Changes in temperature & surf height in Cornwall

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Graham Easterling

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Aug 19, 2022, 4:35:05 AMAug 19
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Up until the last decade or so, hot summers have basically been associated with a blocked situation with depressions stuck in mid Atlantic, so some good surf, not rough seas, just a decent long period clean swell. It seems that is no longer the case, there's been nothing much happening in mid Atlantic.

To demonstrate this this graph has just appeared on MagicSeaweed

heatwavefig.01graph.png

The mean Summer temperature anomaly is from Camborne, the Summer wave height anomaly from Fistral, Newquay.

So depressions clearly aren't getting stuck in mid Atlantic, it would appear there is a split going on, with depressions tracking, generally further north than normal. A split in the jet stream perhaps, down to less ice in the Arctic?

Graham
Penzance 

Len

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Aug 19, 2022, 5:27:54 AMAug 19
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Very interesting but rather a short time frame.
I am not sure what you mean by depressions stuck in mid Atlantic. They are just being steered around a stationary
atmospheric longwave Rossby type pattern.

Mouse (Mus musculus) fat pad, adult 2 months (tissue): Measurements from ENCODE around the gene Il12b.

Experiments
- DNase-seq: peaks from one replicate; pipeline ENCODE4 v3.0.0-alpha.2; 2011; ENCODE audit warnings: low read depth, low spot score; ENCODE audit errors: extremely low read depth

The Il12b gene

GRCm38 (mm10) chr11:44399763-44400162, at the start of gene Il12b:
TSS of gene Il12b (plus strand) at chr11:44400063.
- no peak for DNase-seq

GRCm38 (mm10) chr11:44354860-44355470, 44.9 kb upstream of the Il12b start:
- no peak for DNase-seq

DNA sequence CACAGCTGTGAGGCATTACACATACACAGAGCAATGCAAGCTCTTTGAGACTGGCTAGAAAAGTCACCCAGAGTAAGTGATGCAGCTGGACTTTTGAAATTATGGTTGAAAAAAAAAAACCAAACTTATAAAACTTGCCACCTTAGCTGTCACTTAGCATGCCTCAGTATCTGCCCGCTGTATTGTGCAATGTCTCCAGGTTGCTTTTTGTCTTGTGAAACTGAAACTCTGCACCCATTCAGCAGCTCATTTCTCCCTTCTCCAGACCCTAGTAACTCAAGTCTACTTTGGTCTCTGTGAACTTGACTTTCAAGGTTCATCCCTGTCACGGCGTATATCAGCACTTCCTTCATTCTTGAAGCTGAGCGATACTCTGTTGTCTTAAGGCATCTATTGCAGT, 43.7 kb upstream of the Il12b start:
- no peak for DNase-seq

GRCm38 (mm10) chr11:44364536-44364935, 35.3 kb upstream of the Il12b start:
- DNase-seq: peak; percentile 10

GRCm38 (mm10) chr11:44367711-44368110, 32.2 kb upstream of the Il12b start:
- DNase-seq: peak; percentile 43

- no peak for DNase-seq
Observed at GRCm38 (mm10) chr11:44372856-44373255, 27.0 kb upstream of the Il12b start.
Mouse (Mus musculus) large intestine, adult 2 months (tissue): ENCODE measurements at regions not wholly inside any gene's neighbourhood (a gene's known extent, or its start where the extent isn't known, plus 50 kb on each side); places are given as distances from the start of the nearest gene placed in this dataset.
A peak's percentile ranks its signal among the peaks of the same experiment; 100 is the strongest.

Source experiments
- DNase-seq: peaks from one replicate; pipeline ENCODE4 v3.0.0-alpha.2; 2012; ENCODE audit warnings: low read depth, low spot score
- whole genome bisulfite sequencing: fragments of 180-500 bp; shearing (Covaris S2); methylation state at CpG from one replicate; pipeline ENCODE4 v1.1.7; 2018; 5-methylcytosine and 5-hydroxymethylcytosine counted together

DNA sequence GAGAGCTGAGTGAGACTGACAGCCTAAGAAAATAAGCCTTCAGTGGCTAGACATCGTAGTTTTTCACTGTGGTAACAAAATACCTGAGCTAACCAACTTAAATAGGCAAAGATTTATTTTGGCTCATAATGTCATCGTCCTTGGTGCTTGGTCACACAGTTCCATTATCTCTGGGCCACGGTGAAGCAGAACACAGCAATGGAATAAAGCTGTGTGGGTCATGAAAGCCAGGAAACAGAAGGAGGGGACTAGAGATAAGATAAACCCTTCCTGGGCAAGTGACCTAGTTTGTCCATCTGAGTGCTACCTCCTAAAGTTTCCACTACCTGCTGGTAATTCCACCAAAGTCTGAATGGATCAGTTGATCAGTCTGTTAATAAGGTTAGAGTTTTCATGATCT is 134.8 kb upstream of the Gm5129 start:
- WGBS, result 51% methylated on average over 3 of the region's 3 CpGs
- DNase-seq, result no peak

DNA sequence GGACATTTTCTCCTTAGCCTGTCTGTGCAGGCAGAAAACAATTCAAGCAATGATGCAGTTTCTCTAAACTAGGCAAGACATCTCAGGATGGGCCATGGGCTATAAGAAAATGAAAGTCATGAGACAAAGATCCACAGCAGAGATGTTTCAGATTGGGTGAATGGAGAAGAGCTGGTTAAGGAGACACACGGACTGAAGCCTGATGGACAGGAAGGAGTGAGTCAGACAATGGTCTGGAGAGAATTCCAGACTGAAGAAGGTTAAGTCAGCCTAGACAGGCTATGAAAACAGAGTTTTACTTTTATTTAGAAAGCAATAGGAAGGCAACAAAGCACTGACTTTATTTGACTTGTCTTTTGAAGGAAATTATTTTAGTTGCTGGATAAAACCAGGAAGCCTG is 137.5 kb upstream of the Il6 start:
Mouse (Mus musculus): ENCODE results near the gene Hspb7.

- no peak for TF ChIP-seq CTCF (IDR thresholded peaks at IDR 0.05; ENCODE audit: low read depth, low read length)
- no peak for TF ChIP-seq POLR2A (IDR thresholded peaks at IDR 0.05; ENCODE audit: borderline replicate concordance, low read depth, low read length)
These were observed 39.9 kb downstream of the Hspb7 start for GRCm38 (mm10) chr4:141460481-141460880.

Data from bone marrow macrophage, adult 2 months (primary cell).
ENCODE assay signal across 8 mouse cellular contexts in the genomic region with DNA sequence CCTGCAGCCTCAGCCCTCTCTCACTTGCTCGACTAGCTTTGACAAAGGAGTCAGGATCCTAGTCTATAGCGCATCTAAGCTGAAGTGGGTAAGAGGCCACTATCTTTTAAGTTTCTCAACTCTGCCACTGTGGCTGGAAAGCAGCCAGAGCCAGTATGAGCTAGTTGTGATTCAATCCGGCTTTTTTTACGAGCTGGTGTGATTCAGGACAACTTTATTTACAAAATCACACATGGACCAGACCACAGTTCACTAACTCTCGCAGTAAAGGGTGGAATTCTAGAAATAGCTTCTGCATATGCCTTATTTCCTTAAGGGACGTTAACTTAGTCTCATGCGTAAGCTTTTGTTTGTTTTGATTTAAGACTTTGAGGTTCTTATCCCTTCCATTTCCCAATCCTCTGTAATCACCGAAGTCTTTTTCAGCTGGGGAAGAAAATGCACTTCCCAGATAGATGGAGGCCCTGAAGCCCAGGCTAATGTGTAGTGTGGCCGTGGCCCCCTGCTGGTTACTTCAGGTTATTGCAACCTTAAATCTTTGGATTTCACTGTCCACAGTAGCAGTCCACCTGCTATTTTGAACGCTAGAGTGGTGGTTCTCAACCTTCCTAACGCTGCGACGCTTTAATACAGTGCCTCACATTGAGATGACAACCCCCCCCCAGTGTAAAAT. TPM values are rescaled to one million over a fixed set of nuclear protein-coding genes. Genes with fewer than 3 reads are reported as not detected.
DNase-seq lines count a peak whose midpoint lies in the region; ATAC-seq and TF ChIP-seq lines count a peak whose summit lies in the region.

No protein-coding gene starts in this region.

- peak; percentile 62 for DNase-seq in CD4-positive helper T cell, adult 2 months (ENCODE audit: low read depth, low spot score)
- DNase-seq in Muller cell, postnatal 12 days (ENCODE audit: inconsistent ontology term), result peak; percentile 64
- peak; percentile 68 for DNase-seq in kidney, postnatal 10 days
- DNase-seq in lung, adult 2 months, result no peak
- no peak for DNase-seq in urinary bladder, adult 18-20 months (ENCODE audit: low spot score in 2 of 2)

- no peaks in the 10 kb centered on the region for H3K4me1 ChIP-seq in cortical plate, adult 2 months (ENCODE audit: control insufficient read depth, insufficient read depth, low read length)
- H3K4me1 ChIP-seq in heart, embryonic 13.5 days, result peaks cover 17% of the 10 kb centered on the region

Decadal variations in the longterm, embedded in the warming,  are quite noticeable in temperature data for mid latitudes.
How these show in wave height at Fistral though I am not sure.

Is the hemispheric circulation becoming less vigorous with global warming? With more stationary patterns?
You have a point about the reduction in Arctic ice  through the decade. It is bound to have some sort of influence on the occasional stationary longwave
hemispheric pattern which happens to give a block over our part of the N Atlantic.

Len
Wembury

Graham Easterling

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Aug 19, 2022, 7:08:51 AMAug 19
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I think what I meant by 'depressions stuck in mid Atlantic' was the fact that earlier hot Summers (including 1976 if I remember rightly, I haven't checked) tended to have a more S-SSE flow, with fairly persistent lower pressure to the west. This year the high pressure had, generally speaking, a more E - W orientation, extending well into the Atlantic.

Obviously the chart does have limitations & needs some further investigation. A study of the synoptic charts during the main heatwaves of the last 50 years for example. Nevertheless, certainly interesting.

Graham
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